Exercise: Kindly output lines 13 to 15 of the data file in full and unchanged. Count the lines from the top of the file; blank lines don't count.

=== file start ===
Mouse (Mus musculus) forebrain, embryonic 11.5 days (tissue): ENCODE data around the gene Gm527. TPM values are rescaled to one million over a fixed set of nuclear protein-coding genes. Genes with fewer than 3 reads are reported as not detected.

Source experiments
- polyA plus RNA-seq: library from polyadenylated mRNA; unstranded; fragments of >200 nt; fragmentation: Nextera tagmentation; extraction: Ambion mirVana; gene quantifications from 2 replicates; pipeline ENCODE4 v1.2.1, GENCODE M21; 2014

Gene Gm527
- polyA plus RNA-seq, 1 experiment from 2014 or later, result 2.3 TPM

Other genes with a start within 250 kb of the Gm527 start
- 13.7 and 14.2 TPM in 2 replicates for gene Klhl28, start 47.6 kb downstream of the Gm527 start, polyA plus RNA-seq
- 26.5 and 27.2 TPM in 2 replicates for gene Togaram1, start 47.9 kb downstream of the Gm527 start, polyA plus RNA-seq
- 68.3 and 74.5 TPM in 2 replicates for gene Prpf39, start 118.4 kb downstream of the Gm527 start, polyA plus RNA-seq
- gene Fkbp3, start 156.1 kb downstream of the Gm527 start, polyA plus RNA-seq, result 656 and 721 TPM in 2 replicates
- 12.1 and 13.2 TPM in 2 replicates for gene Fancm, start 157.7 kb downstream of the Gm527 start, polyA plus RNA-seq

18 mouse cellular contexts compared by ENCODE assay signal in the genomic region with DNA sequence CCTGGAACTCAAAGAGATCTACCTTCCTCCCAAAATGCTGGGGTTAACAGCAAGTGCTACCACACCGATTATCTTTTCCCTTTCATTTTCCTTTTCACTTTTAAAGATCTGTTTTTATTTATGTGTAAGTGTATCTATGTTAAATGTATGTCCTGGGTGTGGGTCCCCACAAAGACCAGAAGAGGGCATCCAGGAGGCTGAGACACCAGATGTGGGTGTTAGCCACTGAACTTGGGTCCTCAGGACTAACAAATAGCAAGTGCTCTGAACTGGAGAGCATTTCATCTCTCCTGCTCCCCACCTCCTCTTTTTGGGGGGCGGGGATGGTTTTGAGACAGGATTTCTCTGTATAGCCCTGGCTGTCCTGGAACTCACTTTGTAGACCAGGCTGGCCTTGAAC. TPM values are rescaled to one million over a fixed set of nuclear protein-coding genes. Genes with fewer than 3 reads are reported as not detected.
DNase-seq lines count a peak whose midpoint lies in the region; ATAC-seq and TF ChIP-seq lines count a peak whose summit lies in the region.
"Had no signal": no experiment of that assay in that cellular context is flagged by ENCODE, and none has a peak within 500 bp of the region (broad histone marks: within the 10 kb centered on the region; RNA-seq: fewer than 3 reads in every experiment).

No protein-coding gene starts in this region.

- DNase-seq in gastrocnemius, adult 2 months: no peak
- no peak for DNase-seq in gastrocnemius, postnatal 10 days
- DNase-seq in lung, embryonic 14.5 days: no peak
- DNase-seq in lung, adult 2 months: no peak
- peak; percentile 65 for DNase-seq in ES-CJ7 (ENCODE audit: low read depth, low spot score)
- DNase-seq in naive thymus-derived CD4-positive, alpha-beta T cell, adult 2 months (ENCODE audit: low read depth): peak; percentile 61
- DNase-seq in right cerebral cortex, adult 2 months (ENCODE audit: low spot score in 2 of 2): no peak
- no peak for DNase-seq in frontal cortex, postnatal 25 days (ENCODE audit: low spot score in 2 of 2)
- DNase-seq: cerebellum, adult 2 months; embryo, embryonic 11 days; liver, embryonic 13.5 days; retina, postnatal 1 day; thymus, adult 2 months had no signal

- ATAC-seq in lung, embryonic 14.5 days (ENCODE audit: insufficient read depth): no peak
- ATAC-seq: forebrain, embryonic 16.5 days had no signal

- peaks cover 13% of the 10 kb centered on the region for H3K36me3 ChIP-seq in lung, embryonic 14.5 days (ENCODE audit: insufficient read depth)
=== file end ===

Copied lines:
DNase-seq lines count a peak whose midpoint lies in the region; ATAC-seq and TF ChIP-seq lines count a peak whose summit lies in the region.
"Had no signal": no experiment of that assay in that cellular context is flagged by ENCODE, and none has a peak within 500 bp of the region (broad histone marks: within the 10 kb centered on the region; RNA-seq: fewer than 3 reads in every experiment).

No protein-coding gene starts in this region.